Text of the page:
The shocking new projections released recently and the price tag of the GOP’s tax scam have left a few Republican senators very nervous about voting on a new tax package ahead of the 2018 mid-term election.
While there are some Republicans that want to make the individual tax cuts, that were part of last year’s $1.5 trillion tax cut, permanent, others say that voting on such a measure would be a disaster.
WHAT HAPPENED TO FISCAL CONSERVATISM?
Apparently, Republicans only support fiscal conservatism when it lines the pockets of their corporate overlords. The GOP spent Tax Day proclaiming the success of the tax cut, while 56 percent of Americans can’t even tell if their federal taxes increased or decreased anyway, according to the Hill.
Insofar as the “trickle-down theory” goes, the multi-trillion dollar price tag of the tax scam doesn’t bother those “fiscal conservatives” because they say that making the tax cut permanent for businesses will work to stimulate the economy, whereas putting more money in the hands of the American people might not.
The only problem with that theory is that the guy who helped pen the law that began trickle-down the last time, as well as the recession in the 80s, proved that trickle-down economics is a myth.
The authors of the original bill didn’t make the individual tax cuts permanent because of concerns that it would raise the national debt too high.
As it stands, the Congressional Budget Office (CBO) warned just last week that the federal debt would rocket up to $33 trillion by the year 2028, which is around 96 percent of the gross domestic product of the United States of America.
A Penn Wharton Budget analysis reported last week, as well, that extending the individual tax cuts and making them permanent would add between $573 billion to $736 billion to the national debt.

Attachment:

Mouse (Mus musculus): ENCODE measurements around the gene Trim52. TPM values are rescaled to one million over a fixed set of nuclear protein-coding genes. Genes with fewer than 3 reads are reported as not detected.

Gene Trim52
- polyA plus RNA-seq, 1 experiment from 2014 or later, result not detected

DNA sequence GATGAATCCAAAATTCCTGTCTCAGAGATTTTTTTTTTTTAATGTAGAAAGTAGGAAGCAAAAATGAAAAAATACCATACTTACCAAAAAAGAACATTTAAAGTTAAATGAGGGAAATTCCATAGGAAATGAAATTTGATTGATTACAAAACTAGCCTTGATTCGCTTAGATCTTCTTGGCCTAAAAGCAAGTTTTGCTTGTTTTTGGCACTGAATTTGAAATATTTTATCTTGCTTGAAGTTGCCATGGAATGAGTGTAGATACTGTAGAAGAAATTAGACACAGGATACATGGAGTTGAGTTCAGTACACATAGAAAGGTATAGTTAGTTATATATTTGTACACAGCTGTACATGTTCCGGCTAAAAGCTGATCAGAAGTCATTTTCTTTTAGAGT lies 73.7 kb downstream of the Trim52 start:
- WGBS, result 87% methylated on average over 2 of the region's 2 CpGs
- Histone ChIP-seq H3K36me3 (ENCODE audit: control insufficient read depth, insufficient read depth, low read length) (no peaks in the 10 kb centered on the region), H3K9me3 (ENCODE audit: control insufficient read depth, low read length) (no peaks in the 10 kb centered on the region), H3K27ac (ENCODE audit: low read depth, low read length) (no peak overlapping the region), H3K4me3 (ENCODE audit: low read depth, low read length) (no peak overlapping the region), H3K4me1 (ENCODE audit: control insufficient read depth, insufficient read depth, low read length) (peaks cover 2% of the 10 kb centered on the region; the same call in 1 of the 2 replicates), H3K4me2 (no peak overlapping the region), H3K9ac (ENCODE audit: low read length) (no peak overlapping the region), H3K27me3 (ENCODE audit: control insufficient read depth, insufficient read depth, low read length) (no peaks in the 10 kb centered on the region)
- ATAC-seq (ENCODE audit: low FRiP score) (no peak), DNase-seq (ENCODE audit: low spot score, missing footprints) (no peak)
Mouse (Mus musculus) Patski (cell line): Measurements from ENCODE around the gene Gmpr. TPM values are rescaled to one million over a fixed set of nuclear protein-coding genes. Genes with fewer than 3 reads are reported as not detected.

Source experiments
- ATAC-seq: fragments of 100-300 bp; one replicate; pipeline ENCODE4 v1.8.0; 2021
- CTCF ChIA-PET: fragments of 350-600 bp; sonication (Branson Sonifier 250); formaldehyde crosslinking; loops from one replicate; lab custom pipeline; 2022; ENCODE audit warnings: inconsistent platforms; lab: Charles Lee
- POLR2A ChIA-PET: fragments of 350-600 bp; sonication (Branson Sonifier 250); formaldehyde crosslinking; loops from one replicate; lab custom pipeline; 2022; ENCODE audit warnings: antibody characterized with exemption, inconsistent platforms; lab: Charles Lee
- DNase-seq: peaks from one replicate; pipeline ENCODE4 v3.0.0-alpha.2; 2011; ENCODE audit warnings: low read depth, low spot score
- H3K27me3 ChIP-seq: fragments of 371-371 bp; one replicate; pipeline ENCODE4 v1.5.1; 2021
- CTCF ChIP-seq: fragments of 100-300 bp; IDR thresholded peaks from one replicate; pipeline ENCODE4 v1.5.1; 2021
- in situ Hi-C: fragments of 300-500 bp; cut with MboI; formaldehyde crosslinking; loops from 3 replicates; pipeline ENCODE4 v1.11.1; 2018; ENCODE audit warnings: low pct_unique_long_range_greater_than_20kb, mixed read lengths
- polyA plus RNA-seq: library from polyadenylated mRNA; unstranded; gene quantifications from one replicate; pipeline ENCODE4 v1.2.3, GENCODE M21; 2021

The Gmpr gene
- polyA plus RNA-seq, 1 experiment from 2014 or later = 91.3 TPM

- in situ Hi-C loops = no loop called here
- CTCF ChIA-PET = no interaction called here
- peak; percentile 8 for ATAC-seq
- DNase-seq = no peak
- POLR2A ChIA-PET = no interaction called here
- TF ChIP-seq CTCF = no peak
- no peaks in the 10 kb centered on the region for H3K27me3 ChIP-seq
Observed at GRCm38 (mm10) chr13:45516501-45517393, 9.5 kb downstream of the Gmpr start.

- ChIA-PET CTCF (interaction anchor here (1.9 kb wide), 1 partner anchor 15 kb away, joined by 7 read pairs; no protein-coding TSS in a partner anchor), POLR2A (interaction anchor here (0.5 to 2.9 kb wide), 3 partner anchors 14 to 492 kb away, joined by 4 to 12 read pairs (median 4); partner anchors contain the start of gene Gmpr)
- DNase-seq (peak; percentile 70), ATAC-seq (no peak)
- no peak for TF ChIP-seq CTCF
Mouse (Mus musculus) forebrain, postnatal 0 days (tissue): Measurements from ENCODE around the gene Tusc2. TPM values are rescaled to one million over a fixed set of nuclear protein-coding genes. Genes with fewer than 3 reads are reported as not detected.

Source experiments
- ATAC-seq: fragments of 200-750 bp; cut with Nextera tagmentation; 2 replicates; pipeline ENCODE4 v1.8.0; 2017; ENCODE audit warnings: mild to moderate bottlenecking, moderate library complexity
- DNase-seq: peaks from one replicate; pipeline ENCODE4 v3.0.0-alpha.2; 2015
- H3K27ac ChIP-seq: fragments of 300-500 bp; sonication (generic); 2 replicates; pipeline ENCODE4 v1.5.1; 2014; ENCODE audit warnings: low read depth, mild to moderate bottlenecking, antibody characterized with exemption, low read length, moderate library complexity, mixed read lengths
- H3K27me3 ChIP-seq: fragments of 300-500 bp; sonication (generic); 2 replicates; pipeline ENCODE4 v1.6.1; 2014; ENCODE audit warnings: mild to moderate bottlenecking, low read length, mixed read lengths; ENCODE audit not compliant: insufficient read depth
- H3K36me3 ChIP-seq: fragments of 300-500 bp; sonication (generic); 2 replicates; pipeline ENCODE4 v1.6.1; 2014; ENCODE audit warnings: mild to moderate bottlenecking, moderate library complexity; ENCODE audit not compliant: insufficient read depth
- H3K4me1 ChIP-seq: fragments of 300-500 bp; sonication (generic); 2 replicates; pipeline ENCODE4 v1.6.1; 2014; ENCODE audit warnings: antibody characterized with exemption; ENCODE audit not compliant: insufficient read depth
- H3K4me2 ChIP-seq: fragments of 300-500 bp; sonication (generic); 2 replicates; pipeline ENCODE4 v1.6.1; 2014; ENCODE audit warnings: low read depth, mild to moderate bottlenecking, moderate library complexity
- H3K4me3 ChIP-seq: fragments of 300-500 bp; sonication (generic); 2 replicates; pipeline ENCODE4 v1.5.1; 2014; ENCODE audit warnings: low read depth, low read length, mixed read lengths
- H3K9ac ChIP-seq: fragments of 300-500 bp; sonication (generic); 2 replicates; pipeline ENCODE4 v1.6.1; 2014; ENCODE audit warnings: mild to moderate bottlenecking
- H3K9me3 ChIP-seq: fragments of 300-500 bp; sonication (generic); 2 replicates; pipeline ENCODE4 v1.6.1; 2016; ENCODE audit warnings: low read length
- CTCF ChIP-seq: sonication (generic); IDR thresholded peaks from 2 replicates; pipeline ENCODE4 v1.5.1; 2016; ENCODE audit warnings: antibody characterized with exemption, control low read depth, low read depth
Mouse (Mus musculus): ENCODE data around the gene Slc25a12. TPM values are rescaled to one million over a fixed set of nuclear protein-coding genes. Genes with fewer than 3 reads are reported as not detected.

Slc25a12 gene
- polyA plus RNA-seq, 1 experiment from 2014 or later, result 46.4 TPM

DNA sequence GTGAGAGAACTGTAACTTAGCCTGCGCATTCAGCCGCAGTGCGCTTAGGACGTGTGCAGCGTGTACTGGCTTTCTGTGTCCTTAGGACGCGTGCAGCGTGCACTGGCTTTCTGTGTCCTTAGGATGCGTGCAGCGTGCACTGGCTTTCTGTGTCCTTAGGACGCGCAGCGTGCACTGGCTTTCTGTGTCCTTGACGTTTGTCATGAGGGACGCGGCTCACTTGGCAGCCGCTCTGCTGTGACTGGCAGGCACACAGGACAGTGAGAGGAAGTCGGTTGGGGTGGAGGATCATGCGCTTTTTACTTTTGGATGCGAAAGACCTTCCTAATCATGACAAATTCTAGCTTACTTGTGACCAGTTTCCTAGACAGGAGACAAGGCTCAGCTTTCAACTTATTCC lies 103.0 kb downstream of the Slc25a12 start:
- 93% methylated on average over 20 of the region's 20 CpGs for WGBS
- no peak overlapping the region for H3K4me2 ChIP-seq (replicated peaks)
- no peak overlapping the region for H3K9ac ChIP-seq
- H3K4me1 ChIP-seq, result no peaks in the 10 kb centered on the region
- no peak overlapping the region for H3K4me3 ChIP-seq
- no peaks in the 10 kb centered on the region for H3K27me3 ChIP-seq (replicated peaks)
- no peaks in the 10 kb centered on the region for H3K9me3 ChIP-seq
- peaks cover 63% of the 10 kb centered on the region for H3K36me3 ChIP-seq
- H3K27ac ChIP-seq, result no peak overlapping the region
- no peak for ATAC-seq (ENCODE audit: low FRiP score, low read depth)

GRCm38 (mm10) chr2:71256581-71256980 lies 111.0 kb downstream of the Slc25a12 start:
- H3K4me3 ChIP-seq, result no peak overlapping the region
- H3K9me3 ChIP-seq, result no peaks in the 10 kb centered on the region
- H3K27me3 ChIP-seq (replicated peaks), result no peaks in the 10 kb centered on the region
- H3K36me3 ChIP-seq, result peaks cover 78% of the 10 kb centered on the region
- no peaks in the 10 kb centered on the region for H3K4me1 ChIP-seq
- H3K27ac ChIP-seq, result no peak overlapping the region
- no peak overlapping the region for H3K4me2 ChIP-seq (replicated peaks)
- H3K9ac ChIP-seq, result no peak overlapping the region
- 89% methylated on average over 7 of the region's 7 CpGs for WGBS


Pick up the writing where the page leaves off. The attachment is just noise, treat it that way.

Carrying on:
BETWEEN A ROCK AND A HARD PLACE
The Republicans pushing to make the tax cut permanent are putting many members of the GOP between a rock and a hard place. At the end of the day, they want to make the play that ensures they get re-elected this fall.
In March, a few Republican leaders floated the idea of making the individual cuts permanent, to double down on their promise of cutting taxes. The strategy here is to force vulnerable Democrats to vote on the measure, knowing that they wouldn’t stand a chance if they voted no.
But that could blow up in their faces for a couple of reasons.
First, support for the current bill isn’t where Republicans thought it would be. Over the two-week Easter recess, many Republican Senators received negative feedback about the Omnibus spending bill.
Secondly, if the Democrats, once forced into a vote, ended up voting yes on the new measure, that could also blow up in their faces, as once they vote yes they could run as “tax-cutters.”
WE WILL FIND OUT SOON ENOUGH
One thing is guaranteed, we will find out soon enough. Speaker Paul Ryan (R-Wis.) told reporters that the House would schedule a vote this year to make individual tax cuts permanent. As it stands, they will expire in 2026.
If these politicians spent half the time working on legislation to fix infrastructure, the Flint Michigan Water problem, the electricity in Puerto Rico, or the myriad other issued facing this nation, things might get better for Americans.
Instead, we are a nation on lockdown ruled by Republicans concerned only with their corporate overlords and their private jets.